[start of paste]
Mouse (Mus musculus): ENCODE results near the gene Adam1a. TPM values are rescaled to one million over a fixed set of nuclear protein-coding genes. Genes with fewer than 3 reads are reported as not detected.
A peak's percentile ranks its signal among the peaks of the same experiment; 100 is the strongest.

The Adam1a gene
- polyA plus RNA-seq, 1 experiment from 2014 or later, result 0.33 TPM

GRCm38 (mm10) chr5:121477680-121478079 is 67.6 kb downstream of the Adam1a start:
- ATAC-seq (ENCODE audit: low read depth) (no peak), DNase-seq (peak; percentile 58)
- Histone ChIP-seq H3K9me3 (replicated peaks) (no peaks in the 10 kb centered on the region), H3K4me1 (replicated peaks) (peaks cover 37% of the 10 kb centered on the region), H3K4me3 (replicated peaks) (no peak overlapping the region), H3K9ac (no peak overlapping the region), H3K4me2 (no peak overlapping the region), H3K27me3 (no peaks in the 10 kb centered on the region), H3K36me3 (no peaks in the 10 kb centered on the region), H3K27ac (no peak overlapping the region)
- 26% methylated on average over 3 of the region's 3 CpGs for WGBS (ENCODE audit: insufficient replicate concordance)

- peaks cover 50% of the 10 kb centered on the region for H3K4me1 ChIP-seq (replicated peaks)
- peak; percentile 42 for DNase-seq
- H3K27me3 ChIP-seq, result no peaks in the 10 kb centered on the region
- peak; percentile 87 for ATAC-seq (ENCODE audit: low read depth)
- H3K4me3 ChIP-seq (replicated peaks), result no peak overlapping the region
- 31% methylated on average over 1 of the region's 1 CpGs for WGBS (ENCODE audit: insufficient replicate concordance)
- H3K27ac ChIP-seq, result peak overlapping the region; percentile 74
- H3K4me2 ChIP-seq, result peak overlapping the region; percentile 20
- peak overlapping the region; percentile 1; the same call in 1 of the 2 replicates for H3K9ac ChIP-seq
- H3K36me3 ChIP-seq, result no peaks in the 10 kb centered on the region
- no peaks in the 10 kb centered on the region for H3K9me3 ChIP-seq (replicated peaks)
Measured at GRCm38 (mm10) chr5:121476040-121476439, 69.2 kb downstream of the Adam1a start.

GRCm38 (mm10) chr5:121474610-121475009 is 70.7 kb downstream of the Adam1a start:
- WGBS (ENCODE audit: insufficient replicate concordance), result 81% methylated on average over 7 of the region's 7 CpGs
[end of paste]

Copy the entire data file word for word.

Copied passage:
Mouse (Mus musculus): ENCODE results near the gene Adam1a. TPM values are rescaled to one million over a fixed set of nuclear protein-coding genes. Genes with fewer than 3 reads are reported as not detected.
A peak's percentile ranks its signal among the peaks of the same experiment; 100 is the strongest.

The Adam1a gene
- polyA plus RNA-seq, 1 experiment from 2014 or later, result 0.33 TPM

GRCm38 (mm10) chr5:121477680-121478079 is 67.6 kb downstream of the Adam1a start:
- ATAC-seq (ENCODE audit: low read depth) (no peak), DNase-seq (peak; percentile 58)
- Histone ChIP-seq H3K9me3 (replicated peaks) (no peaks in the 10 kb centered on the region), H3K4me1 (replicated peaks) (peaks cover 37% of the 10 kb centered on the region), H3K4me3 (replicated peaks) (no peak overlapping the region), H3K9ac (no peak overlapping the region), H3K4me2 (no peak overlapping the region), H3K27me3 (no peaks in the 10 kb centered on the region), H3K36me3 (no peaks in the 10 kb centered on the region), H3K27ac (no peak overlapping the region)
- 26% methylated on average over 3 of the region's 3 CpGs for WGBS (ENCODE audit: insufficient replicate concordance)

- peaks cover 50% of the 10 kb centered on the region for H3K4me1 ChIP-seq (replicated peaks)
- peak; percentile 42 for DNase-seq
- H3K27me3 ChIP-seq, result no peaks in the 10 kb centered on the region
- peak; percentile 87 for ATAC-seq (ENCODE audit: low read depth)
- H3K4me3 ChIP-seq (replicated peaks), result no peak overlapping the region
- 31% methylated on average over 1 of the region's 1 CpGs for WGBS (ENCODE audit: insufficient replicate concordance)
- H3K27ac ChIP-seq, result peak overlapping the region; percentile 74
- H3K4me2 ChIP-seq, result peak overlapping the region; percentile 20
- peak overlapping the region; percentile 1; the same call in 1 of the 2 replicates for H3K9ac ChIP-seq
- H3K36me3 ChIP-seq, result no peaks in the 10 kb centered on the region
- no peaks in the 10 kb centered on the region for H3K9me3 ChIP-seq (replicated peaks)
Measured at GRCm38 (mm10) chr5:121476040-121476439, 69.2 kb downstream of the Adam1a start.

GRCm38 (mm10) chr5:121474610-121475009 is 70.7 kb downstream of the Adam1a start:
- WGBS (ENCODE audit: insufficient replicate concordance), result 81% methylated on average over 7 of the region's 7 CpGs